I’m just about half-way through Songbook and thought I’d bring you a status report — though I promise an actual review once I finish. I breezed through the first 92 pages while on the train Monday night (and into Tuesday morning), eagerly gobbling up Hornby’s prose despite the distractions at hand.
The thing about doing anything on the train is that you are bound to be interrupted. Most people tend to keep to themselves during late night rides, and it’s certainly a more sedate group than Greyhound travelers (shudder), but every now and then I find myself next to a Seat Hog.
Monday’s SH was on her way to Chicago, and I could understand her need and desire for sleep, especially considering that the train was running over three hours late, and it would be many more before she reached her destination. She lay curled up next to the window seat, and I tried my best not to disturb her as I sat down and arranged my bags and accoutrements. And then it hit me.
Literally, her sweater/coat/giant-red-something-that-wasn’t-a-Slanket hit me. Specifically, its pocket. Girlfriend had jammed some major gloves into that thing, and it packed quite the punch. Somewhat startled, I tried to reposition myself further away, only to find The Pocket yet again pressing into my side. This little dance continued for the duration of my ride, The Pocket creeping towards me, The Sleeve even finding its way across my lap at one point.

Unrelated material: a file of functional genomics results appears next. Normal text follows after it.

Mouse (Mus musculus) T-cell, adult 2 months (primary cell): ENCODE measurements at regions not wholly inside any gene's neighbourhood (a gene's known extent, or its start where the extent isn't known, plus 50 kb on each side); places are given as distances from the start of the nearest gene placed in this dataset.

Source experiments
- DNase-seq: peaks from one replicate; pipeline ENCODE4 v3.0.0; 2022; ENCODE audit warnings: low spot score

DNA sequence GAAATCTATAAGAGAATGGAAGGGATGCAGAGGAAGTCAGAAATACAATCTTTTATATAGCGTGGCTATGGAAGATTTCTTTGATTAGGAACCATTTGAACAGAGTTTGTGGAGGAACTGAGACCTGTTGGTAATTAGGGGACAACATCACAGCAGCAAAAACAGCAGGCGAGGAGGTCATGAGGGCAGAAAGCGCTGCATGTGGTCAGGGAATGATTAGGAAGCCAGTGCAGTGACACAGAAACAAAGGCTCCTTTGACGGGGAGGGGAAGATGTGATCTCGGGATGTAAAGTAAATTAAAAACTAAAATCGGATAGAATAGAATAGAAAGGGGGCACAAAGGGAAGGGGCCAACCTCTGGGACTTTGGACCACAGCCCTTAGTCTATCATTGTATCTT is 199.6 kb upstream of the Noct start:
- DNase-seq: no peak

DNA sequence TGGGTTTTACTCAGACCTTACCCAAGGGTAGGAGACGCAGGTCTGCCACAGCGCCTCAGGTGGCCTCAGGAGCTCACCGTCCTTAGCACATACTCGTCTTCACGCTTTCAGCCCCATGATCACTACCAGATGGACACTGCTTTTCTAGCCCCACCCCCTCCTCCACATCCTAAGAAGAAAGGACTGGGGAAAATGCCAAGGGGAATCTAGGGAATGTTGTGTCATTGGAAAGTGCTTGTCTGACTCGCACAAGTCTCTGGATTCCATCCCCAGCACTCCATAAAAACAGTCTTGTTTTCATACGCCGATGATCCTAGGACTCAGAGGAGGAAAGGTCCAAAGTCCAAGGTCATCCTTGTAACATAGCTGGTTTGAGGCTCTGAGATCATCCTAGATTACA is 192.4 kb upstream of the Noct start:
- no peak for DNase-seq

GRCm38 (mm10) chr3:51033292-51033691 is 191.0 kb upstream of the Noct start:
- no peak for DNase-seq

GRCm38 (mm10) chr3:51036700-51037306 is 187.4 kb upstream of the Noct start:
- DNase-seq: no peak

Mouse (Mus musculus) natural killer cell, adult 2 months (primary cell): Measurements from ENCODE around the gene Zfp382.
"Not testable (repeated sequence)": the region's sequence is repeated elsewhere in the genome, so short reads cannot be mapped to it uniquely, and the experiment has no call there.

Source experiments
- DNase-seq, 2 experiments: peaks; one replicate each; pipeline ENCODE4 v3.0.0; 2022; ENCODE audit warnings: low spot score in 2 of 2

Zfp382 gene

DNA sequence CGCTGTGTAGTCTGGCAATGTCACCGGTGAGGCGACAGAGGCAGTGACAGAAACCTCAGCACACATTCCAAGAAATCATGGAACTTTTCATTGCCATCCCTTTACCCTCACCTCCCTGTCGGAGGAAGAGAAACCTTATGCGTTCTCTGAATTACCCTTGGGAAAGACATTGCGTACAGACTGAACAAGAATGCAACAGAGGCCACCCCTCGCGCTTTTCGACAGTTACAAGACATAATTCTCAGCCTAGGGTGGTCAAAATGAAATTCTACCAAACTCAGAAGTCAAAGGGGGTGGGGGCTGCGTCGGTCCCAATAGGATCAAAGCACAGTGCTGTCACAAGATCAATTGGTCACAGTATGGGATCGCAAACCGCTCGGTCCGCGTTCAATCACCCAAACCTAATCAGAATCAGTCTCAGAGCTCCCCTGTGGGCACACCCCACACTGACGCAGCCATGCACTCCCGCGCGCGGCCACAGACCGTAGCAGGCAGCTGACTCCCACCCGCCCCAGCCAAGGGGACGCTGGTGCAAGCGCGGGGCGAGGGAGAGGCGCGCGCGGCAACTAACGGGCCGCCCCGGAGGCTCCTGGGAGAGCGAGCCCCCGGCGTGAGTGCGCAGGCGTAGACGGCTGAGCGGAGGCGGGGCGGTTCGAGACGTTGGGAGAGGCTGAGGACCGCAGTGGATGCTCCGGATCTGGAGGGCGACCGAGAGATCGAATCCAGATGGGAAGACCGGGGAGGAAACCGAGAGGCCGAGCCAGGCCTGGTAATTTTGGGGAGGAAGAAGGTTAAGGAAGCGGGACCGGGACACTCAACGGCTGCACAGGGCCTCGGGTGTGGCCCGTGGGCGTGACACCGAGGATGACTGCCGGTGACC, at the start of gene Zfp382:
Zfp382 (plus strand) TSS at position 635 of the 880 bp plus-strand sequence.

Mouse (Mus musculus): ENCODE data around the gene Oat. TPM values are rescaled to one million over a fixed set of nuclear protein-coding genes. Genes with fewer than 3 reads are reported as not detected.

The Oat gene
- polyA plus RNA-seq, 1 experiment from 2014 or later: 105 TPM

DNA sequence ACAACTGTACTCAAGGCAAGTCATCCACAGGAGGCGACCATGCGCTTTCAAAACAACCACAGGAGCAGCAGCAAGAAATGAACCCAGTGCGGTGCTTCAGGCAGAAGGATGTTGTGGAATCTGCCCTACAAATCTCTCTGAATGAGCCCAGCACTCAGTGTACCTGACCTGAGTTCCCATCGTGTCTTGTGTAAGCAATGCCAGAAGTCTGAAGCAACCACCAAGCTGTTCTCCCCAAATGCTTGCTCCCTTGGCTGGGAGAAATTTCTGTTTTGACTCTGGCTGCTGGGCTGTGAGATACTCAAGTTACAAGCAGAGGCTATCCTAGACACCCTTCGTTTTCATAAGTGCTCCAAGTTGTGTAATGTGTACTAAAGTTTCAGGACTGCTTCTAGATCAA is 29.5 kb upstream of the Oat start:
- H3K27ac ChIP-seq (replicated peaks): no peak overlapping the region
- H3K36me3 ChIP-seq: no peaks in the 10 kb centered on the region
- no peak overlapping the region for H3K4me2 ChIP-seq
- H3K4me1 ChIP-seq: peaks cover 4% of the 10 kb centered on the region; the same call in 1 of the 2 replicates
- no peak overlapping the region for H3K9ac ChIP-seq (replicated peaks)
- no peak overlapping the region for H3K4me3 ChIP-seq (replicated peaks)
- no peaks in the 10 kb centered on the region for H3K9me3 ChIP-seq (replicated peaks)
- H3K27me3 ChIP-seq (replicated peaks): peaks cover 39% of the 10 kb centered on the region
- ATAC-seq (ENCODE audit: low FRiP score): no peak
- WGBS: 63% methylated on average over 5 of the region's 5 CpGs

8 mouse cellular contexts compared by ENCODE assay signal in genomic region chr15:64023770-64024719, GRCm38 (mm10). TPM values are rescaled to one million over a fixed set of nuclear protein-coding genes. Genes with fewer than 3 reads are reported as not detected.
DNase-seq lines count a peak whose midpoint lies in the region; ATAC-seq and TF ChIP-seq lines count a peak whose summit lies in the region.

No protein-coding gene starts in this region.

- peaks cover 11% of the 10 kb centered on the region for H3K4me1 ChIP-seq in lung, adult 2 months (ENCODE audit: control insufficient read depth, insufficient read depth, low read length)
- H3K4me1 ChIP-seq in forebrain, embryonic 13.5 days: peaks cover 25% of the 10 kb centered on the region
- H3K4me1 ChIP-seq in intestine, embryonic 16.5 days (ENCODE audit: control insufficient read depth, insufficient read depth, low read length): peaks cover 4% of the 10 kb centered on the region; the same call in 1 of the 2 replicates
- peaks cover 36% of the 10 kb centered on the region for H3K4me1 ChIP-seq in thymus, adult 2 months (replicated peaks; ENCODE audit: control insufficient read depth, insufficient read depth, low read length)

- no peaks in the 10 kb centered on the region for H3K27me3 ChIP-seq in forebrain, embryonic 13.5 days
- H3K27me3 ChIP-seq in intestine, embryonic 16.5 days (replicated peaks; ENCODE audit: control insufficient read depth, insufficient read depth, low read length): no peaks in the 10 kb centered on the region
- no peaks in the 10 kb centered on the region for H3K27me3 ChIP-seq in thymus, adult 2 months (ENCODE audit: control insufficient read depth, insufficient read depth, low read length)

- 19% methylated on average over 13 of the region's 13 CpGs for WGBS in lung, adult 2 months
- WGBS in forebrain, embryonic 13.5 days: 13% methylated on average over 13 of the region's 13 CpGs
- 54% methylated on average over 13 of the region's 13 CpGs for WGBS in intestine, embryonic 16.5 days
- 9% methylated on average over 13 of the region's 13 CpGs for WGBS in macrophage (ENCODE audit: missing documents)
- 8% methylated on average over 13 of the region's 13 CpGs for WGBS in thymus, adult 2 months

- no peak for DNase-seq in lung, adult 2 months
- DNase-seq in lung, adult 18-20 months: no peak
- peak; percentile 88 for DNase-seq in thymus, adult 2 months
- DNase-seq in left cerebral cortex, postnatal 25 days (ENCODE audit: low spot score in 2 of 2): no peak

I suppose I can’t really blame the woman for being a Seat Hog, since it seemed to be mostly her sweater’s fortitude that kept thrusting itself my way. Anyway, what all this has to do with Songbook is, is that even though I had to wrestle with The Sweater From Seat Hog Hell and smell the slight stench wafting up from the woman’s admittedly kicky flamingo-patterned socks, I was still able to focus on, and delight in, my book.
And boy, what a book. Every time I read something of Hornby’s, I feel like he’s sitting across from me and we’re having a conversation. He says everything that I’ve ever wanted to say about music but couldn’t quite articulate. Take this quote from an essay he wrote circa Songbook about Ryan Adams’ Heartbreaker, and Adams’ ability to turn torment into musical genius:
What rights do we have here? Are we entitled to ask other people to be unhappy for our benefit? After all, there are loads of us, and only one of them. And how can you be happy, really, if you are only ordinary in your happiness, but extraordinary in your grief? Is it really worth it? It sounds harsh, I know, but if you are currently romantically involved with someone with a real talent — especially a talent for songwriting — then do us all a favour and dump them. There might be a ‘Heartbreaker‘ — or a ‘Blood On The Tracks’ or a ‘Layla‘ — in it for all of us.
I mean, is that not just a perfect paragraph?
Songbook is littered with soliloquies like this, except Hornby isn’t just talking; he’s talking to you. And as he’s relating to you, you’re relating to him, and everything is just…wonderful. It’s an experience I’m not finished with yet, and one I can’t wait to see through to its end. Stay tuned.